Magical Mathematics: The Mathematical Ideas That Animate Great Magic Tricks

Magical Mathematics: The Mathematical Ideas That Animate Great Magic Tricks

Magical Mathematics: The Mathematical Ideas That Animate Great Magic Tricks

Magical Mathematics: The Mathematical Ideas That Animate Great Magic Tricks

Synopsis

Magical Mathematics reveals the secrets of amazing, fun-to-perform card tricks--and the profound mathematical ideas behind them--that will astound even the most accomplished magician. Persi Diaconis and Ron Graham provide easy, step-by-step instructions for each trick, explaining how to set up the effect and offering tips on what to say and do while performing it. Each card trick introduces a new mathematical idea, and varying the tricks in turn takes readers to the very threshold of today's mathematical knowledge. For example, the Gilbreath Principle--a fantastic effect where the cards remain in control despite being shuffled--is found to share an intimate connection with the Mandelbrot set. Other card tricks link to the mathematical secrets of combinatorics, graph theory, number theory, topology, the Riemann hypothesis, and even Fermat's last theorem.

Diaconis and Graham are mathematicians as well as skilled performers with decades of professional experience between them. In this book they share a wealth of conjuring lore, including some closely guarded secrets of legendary magicians. Magical Mathematics covers the mathematics of juggling and shows how the I Ching connects to the history of probability and magic tricks both old and new. It tells the stories--and reveals the best tricks--of the eccentric and brilliant inventors of mathematical magic. Magical Mathematics exposes old gambling secrets through the mathematics of shuffling cards, explains the classic street-gambling scam of three-card monte, traces the history of mathematical magic back to the thirteenth century and the oldest mathematical trick--and much more.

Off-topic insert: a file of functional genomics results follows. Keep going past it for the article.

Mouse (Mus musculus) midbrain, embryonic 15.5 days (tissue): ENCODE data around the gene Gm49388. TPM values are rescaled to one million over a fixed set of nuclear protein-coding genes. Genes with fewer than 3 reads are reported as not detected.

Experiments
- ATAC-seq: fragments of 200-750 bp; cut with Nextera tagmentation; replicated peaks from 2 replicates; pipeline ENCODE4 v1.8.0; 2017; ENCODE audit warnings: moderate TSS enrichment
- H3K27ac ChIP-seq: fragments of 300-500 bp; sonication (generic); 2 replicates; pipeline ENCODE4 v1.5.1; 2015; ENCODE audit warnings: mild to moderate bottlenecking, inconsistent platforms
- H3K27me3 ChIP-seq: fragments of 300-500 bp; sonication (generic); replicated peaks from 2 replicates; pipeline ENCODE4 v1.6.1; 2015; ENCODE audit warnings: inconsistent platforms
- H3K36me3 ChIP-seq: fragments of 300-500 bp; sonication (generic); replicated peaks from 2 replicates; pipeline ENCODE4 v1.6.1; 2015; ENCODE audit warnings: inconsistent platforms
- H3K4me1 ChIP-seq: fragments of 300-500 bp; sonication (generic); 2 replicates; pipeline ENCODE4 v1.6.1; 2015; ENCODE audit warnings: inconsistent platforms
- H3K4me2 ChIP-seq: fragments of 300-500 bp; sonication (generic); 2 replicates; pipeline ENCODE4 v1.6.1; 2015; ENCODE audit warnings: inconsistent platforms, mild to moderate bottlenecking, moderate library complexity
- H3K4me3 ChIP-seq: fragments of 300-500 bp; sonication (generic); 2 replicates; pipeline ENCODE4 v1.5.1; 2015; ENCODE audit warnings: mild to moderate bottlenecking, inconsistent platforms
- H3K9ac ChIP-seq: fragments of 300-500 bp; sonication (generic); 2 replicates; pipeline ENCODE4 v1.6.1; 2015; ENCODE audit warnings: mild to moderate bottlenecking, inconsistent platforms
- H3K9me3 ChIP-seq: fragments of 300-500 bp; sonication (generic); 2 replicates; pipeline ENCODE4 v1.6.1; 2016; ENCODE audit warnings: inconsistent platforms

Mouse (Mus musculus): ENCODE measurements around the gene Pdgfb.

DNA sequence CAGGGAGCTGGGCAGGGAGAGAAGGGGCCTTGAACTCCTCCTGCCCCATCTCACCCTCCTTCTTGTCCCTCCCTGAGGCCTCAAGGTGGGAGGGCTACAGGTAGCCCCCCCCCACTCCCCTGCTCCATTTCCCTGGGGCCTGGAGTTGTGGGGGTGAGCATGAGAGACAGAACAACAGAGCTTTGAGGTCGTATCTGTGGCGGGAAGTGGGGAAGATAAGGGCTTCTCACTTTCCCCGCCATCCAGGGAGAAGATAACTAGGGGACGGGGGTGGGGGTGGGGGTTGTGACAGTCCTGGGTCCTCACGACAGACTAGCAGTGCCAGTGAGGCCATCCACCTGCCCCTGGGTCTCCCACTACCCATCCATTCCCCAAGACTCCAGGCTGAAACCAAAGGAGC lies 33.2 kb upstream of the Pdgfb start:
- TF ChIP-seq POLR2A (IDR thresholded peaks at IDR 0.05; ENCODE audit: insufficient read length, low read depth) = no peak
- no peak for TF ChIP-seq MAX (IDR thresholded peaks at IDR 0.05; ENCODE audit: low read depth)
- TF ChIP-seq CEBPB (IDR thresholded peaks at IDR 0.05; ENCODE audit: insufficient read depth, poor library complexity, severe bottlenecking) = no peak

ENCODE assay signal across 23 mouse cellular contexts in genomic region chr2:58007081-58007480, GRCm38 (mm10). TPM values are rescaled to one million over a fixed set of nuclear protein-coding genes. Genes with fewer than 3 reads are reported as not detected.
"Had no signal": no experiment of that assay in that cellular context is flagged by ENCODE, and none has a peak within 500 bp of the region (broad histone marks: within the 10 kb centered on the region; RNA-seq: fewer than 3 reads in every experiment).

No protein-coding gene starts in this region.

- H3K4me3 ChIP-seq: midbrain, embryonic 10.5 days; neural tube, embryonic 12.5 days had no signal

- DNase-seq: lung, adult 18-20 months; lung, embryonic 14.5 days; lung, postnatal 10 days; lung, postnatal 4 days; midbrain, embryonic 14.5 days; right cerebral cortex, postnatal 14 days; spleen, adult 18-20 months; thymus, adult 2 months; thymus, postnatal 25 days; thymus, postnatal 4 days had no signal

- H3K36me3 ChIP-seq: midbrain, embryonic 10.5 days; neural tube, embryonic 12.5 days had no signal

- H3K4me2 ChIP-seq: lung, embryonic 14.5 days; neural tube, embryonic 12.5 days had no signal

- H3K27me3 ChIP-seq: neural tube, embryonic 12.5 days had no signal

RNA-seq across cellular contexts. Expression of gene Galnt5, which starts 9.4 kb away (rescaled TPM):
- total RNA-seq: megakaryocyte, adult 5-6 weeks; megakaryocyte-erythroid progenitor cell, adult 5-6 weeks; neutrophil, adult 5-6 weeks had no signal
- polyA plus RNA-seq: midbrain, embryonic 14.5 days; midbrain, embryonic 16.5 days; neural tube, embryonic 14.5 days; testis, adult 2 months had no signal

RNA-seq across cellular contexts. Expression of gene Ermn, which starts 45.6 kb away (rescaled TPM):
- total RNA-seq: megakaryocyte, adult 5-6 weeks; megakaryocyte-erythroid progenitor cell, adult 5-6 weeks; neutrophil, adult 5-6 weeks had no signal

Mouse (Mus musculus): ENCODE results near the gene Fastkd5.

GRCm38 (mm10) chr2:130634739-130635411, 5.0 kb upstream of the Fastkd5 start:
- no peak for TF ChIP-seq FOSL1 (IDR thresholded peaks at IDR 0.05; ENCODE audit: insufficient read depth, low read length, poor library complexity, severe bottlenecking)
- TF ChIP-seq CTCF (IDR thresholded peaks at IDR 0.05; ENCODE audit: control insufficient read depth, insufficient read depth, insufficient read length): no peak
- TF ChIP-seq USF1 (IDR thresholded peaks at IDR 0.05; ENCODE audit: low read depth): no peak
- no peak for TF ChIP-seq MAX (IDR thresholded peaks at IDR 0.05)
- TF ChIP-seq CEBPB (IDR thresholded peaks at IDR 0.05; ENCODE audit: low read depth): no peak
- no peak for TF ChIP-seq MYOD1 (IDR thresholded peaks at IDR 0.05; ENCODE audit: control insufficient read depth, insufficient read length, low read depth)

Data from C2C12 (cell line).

Excerpt

If you are not familiar with the strange, semisecret world of modern conjuring you may be surprised to know that there are thousands of entertaining tricks with cards, dice, coins, and other objects that require no sleight of hand. They work because they are based on mathematical principles.

Consider, for example, what mathematicians call the Gilbreath Principle, named after Norman Gilbreath, its magician discoverer. Arrange a deck so the colors alternate, red, black, red, black, and so on. Deal the cards to form a pile about equal to half the deck, then riffle shuffle the piles together. You’ll be amazed to find that every pair of cards, taken from the top of the shuffled deck, consists of a red card and a black card! Dozens of beautiful card tricks—the best are explained in this marvelous book—exploit the Gilbreath Principle and its generalizations.

Although you can astound friends with tricks based on this principle, they are in this book for another reason. the principle turned out to have applications far beyond trivial math. For example, it is closely related to the famous Mandelbrot set, an infinite fractal pattern generated on a computer screen by a simple formula.

But that is not all. the Dutch mathematician N. G. de Bruijn discovered that the Gilbreath principle applies to the theory of Penrose tiles (two shapes that tile the plane only in a nonperiodic way) as well as to the solid form of Penrose tiles, which underlies what are called quasicrystals. Still another application of the principle, carefully explained in this book, is to the design of computer algorithms for sorting procedures.

The authors are eminent mathematicians. Ron Graham, retired from Bell Labs and now a professor at the University of California, San Diego, is an expert on combinatorial math. Persi Diaconis is an equally . . .

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